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Phenotypic effects which cannot be quantified and are annotated with categorical values are often subjected to different classification systems in different publications.

For example, depending on the research group the result of a similar histological experiment for anaemia could be reported as “marked” or “moderate”.

Therefore, the number of qualitative categories used in IthaPhen was reduced to those most commonly used by the community and less common ones were mapped to this set after careful curation e.g. when one publication reported “marked” anaemia and another “moderate” anaemia, we used the term/annotation “moderate” for both these terms.

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In cases where haemoglobin was measured by different methods for the same individual, we keep both measurements for the individuals record but use only the measurement with the most trusted method for calculating the summary statistics of the genotype. You can find the list of methods by priority order, below:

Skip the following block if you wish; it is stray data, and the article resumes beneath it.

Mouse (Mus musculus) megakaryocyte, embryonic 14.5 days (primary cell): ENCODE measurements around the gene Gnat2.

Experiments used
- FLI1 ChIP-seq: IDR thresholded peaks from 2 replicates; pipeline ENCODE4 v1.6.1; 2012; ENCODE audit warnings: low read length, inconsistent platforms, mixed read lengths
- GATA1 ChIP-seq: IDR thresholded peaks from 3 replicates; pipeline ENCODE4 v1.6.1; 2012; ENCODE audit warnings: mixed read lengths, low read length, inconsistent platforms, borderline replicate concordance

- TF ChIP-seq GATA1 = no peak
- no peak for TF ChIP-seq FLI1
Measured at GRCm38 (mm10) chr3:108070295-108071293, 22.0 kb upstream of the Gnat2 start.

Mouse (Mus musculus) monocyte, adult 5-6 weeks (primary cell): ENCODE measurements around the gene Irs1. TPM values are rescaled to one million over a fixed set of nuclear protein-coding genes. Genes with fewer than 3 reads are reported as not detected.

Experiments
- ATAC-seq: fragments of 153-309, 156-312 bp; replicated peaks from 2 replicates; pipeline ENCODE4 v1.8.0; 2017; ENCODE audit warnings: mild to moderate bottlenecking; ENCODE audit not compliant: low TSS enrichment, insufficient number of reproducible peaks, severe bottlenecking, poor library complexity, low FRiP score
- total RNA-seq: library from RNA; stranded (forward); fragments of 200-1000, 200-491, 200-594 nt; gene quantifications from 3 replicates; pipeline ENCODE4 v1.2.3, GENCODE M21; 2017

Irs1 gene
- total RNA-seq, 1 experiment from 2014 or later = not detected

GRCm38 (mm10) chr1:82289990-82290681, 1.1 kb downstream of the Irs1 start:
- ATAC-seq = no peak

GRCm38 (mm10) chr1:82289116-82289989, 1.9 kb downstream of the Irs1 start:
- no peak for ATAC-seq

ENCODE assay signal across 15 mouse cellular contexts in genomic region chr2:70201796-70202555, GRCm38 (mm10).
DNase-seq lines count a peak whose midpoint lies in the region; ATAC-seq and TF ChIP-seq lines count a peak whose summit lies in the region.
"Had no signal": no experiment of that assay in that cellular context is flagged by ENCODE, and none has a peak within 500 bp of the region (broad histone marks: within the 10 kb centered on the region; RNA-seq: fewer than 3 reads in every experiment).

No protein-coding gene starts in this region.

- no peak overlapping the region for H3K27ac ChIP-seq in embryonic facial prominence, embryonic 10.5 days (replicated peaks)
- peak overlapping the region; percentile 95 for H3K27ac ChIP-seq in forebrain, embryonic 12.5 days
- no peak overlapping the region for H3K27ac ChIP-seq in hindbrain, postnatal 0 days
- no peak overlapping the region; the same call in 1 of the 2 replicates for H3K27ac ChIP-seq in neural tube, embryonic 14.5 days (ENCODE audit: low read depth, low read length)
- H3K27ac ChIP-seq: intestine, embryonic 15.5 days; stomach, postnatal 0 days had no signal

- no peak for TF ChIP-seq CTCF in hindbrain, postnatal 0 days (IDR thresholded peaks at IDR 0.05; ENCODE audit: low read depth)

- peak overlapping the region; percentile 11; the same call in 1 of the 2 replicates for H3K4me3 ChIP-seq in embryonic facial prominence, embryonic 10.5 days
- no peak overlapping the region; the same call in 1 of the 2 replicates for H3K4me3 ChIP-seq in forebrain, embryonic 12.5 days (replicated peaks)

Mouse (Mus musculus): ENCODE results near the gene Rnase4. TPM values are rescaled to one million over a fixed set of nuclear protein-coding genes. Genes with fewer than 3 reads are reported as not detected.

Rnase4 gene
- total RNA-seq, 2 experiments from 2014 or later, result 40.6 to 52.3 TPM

1. High-performance liquid chromatography (HPLC)
  2. Capillary electrophoresis (CE)
  3. Hb Electrophoresis (E)
  4. Chromatographic profile (ChP)
  5. Alkali denaturation (AD)
  6. Column chromatography (CC)
  7. Spectrophotometry (S)
  8. Elution electrophoresis (EE)
  9. Monoclonal antibody (MA)
  10. Betke method (BM)
  11. Isoelectrofocusing (IEF)
  12. Immunofluorescence (IF)
  13. Mass spectrometry (MS)
  14. Microchromatofocusing (M)
  15. Denaturing Gradient Gel Electrophoresis (DGGE)
  16. DEAE- Sephadex chromatography (DSC)
  17. Microchromatography (MG)
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IthaPhen accepts direct contributions of unpublished data. Please complete the submission form at the following link. If you are providing case data of individuals with novel variants, please also complete section B of the IthaGenes submission form. In any other case, please provide the relevant IthaID when providing the individual’s genotype.

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The Offspring PND/PGD recommendation tab on IthaPhen provides recommendations about prenatal or preimplantation genetic diagnosis, depending on the user-defined genotype query, as per the EMQN guidelines.